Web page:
Next Generation Sequencing (NGS) vs. Standard of Care (SOC) Diagnostics

Although medical professionals have long used patient samples to detect disease-causing pathogens, next generation sequencing is poised to open a whole new frontier in terms of clinical diagnostic precision. Furthermore, diagnostic methods using next generation sequencing have the potential to detect bacteria, viruses, and fungi with far greater speed and ease.

When it comes to diagnosing many common and serious pathogen-caused illnesses, traditional methods are often slow and laborious. Otherwise known as standard of care (SOC), these traditional methods also run the risk of looking for pathogens in the wrong places. Broadly defined, the term SOC encompasses the full battery of diagnostic tests that clinicians have used for decades.

Next generation sequencing methods, by contrast, begin with a far broader field of pathogens and can search through this field incredibly rapidly. In fact, these methods are capable of sequencing multiple strands of patient sample DNA at once to quickly identify a single offending pathogen among hundreds that might cause a target illness.

These were the findings of a recent study by researchers from Johns Hopkins Medicine in Baltimore, Maryland. Led by senior author and Johns Hopkins University School of Medicine associate professor of pathology Patricia Simner, PhD, the researchers reported their findings on June 13, 2022, in the American Society for Microbiology’s Journal of Clinical Microbiology.

The study focused on samples obtained from human lungs through bronchoalveolar lavage (passing a bronchoscope into the lungs through the mouth or nose and then releasing a fluid wash to be collected for analysis). In screening these samples for respiratory pathogens, the Johns Hopkins team became among the very first researchers to directly compare NGS and SOC diagnostic approaches in the laboratory setting.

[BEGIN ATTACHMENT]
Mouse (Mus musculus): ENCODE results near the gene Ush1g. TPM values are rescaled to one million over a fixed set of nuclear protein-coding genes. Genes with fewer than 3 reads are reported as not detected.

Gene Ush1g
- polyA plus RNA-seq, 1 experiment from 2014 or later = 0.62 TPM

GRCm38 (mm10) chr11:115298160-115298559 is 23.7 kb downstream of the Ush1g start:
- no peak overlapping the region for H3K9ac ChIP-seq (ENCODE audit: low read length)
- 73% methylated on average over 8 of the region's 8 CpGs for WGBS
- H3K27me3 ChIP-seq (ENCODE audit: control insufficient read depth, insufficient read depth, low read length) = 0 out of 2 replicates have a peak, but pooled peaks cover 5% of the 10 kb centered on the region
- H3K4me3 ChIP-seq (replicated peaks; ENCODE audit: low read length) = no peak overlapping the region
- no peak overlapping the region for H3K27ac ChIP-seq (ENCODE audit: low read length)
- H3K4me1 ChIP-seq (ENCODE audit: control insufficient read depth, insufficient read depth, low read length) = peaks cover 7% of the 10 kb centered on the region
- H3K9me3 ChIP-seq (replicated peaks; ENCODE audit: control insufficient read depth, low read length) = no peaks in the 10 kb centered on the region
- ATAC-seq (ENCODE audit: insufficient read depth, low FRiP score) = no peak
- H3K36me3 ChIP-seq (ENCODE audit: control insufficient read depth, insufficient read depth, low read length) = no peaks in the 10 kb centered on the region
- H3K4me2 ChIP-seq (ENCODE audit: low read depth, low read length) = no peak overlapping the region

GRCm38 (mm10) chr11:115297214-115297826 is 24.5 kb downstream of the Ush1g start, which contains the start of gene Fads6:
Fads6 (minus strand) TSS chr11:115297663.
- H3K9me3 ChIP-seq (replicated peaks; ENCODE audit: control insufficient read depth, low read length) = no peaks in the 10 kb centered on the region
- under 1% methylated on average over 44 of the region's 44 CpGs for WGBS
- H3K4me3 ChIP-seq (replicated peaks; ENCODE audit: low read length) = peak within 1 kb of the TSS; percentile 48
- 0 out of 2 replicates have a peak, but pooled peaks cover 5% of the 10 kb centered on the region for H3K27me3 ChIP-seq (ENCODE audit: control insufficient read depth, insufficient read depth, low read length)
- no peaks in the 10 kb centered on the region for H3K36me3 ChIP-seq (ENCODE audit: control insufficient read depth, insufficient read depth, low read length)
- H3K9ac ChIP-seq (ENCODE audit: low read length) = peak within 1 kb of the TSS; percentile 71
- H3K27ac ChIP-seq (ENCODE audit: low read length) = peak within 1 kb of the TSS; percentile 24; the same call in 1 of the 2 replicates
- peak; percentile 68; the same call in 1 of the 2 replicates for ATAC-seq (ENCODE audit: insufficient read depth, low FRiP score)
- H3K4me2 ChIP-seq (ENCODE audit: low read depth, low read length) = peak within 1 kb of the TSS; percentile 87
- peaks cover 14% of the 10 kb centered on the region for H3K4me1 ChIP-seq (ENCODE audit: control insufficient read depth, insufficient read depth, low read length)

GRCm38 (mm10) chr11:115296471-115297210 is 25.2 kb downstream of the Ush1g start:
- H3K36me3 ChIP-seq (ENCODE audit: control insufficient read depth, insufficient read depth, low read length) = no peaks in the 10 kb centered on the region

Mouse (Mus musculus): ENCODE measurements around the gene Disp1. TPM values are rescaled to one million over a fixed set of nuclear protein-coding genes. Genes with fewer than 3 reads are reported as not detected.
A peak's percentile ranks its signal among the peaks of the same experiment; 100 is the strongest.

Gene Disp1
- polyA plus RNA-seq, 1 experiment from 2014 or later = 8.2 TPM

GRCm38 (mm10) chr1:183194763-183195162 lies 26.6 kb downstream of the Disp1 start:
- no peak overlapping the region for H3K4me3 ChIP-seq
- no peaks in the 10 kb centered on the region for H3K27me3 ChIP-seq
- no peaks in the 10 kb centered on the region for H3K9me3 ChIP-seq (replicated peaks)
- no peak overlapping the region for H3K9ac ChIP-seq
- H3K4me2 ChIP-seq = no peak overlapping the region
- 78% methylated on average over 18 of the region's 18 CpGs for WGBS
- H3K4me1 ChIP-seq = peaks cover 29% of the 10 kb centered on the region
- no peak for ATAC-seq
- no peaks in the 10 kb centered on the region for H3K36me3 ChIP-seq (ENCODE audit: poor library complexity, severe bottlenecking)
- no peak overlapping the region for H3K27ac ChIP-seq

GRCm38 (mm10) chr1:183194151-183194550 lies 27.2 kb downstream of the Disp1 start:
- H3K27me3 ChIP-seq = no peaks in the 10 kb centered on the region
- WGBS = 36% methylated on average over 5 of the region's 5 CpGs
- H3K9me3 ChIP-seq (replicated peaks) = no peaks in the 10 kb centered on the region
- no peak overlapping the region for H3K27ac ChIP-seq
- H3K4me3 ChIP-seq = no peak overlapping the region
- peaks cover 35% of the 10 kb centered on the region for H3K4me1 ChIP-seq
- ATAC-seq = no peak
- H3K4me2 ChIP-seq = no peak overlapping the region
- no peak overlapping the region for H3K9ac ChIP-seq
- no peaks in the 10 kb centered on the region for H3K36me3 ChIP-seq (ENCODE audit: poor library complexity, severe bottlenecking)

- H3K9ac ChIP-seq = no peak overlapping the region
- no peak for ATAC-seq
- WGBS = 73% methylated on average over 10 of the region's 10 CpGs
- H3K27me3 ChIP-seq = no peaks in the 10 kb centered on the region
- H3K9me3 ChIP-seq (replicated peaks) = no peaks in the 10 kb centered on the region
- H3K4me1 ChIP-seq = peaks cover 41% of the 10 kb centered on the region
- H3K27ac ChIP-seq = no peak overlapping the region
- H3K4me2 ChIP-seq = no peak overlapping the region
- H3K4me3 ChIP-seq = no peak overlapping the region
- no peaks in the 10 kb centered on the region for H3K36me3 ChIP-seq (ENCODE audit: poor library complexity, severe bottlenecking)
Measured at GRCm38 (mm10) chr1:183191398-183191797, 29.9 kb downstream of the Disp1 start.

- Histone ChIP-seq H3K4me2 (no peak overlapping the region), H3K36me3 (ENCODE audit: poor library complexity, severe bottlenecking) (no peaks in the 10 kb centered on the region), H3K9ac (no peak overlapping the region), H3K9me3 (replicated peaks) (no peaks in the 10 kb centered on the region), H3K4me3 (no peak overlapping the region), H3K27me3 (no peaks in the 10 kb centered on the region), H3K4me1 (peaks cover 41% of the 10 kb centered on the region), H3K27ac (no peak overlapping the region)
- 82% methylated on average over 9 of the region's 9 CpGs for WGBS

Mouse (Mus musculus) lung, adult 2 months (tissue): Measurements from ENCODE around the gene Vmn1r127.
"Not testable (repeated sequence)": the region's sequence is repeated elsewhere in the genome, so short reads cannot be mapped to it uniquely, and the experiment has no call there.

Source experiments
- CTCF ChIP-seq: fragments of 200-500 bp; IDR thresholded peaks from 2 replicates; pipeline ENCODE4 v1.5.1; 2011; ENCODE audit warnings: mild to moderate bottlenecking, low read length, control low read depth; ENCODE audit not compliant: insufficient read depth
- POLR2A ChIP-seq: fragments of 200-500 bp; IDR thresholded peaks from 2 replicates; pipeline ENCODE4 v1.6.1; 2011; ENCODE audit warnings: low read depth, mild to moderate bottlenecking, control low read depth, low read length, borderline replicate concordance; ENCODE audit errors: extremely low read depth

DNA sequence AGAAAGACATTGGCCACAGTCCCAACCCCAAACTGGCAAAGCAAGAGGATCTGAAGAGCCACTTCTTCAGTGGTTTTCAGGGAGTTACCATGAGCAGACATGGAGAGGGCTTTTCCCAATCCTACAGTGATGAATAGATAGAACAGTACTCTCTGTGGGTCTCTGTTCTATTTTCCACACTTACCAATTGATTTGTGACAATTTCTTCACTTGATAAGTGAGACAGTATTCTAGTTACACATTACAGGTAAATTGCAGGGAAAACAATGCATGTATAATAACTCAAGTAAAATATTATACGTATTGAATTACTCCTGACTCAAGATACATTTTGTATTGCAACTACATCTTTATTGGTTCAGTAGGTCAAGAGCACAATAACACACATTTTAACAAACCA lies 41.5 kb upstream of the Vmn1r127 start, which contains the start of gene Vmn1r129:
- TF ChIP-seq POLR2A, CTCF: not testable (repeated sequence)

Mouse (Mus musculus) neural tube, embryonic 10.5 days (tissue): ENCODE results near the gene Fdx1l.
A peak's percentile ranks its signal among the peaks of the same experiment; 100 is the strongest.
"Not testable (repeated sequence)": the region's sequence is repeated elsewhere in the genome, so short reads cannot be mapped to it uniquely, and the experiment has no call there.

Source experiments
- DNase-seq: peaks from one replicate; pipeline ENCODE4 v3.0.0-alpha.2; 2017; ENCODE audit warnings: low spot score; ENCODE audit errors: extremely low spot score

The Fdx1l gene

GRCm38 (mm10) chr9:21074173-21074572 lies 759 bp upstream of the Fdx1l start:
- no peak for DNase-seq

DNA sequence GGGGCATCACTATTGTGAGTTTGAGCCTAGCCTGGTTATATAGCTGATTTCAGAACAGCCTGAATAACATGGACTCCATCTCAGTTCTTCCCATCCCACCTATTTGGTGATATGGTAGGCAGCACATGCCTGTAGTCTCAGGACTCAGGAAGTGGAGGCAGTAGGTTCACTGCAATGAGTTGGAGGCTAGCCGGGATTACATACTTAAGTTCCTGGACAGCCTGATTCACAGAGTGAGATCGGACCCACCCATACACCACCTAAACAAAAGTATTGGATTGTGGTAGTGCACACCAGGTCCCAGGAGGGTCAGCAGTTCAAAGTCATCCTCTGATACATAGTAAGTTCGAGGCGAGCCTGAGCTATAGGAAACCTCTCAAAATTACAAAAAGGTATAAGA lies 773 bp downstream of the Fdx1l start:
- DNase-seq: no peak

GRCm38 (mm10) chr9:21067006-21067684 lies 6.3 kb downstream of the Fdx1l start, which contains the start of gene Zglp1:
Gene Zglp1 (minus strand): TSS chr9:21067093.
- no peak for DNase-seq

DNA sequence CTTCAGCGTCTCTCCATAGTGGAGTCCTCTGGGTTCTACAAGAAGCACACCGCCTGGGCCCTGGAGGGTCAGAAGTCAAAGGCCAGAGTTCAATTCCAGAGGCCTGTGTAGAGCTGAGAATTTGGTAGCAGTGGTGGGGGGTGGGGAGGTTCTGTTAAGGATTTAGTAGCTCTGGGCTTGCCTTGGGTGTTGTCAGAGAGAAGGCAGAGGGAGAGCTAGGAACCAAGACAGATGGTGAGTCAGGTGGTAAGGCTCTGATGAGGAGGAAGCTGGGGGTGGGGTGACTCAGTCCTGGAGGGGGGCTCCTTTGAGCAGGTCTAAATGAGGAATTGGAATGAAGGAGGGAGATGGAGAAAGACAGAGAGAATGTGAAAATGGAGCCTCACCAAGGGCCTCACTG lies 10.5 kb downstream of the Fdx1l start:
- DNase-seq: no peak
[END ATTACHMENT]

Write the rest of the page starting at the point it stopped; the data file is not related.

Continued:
In the first half of their study, Simner and her team juxtaposed the diagnostic ability of SOC methods with that of metagenomic NGS (a form of NGS that involves reading both host and microbial DNA to home in on a disease-causing pathogen. The second half of the study focused on a new, highly targeted NGS system called the RPIP (Respiratory Pathogen Infectious Diseases/Antimicrobial Resistance Panel). This method employs capture probes (fragments of single-stranded DNA with structural parallels to the DNA of specific pathogens) to greatly improve searching ability.

The results of the study were striking if a bit inconclusive. Both the RPIP and metagenomic NGS approaches were virtually identical to SOC when it came to identifying specific pathogens in the respiratory samples. When reached for comment, Simner said that both of the NGS techniques under study showed great promise for respiratory disease diagnostics and medial diagnostics in general. However, more research and development will be necessary to refine these techniques before they can be viewed as legitimate replacements for established SOC techniques.

Through technological advancement, researchers may be able to address the inconsistencies that may be the single biggest problem with NGS diagnosis processes. The Johns Hopkins study determined that the effectiveness of RPIP and metagenomic NGS varied significantly depending on the specific type of pathogen sought. While NGS processes were quite good at identifying viruses, they were inept when it came to identifying fungi. Results for bacteria were close to those of SOC diagnostics when pathogen numbers were large but decreased rapidly as the number of pathogens decreased.

Despite the study’s determination that SOC diagnostics still reign supreme, it also pointed to the tremendous promise that NGS diagnostics hold. Although NGS cannot yet detect all the organisms that SOC can, both RPIP and metagenomic NGS methods successfully identified organisms that SOC methods would have missed.

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